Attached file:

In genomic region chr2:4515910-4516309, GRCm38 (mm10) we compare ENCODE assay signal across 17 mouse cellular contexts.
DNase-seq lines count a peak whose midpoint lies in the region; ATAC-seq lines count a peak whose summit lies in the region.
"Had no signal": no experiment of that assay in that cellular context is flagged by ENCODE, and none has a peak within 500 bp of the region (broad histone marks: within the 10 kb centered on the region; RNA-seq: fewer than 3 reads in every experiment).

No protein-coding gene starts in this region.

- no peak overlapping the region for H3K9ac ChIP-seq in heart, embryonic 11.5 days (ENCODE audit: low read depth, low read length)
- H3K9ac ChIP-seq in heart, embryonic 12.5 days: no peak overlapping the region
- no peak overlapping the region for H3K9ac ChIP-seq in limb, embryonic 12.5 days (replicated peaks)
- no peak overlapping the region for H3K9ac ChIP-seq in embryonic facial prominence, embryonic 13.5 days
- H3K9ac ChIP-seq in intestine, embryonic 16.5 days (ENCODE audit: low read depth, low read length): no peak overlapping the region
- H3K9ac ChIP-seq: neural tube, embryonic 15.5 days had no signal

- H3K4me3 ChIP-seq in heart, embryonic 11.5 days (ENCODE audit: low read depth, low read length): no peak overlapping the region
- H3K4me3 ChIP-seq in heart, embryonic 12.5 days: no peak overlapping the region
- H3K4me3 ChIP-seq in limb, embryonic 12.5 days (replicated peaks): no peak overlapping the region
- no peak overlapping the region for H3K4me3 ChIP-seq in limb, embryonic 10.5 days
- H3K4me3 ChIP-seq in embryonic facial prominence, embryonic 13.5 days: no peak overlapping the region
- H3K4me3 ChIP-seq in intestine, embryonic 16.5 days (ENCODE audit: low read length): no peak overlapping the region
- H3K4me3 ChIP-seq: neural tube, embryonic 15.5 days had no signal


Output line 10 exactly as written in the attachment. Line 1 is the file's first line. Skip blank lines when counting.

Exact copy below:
- H3K9ac ChIP-seq: neural tube, embryonic 15.5 days had no signal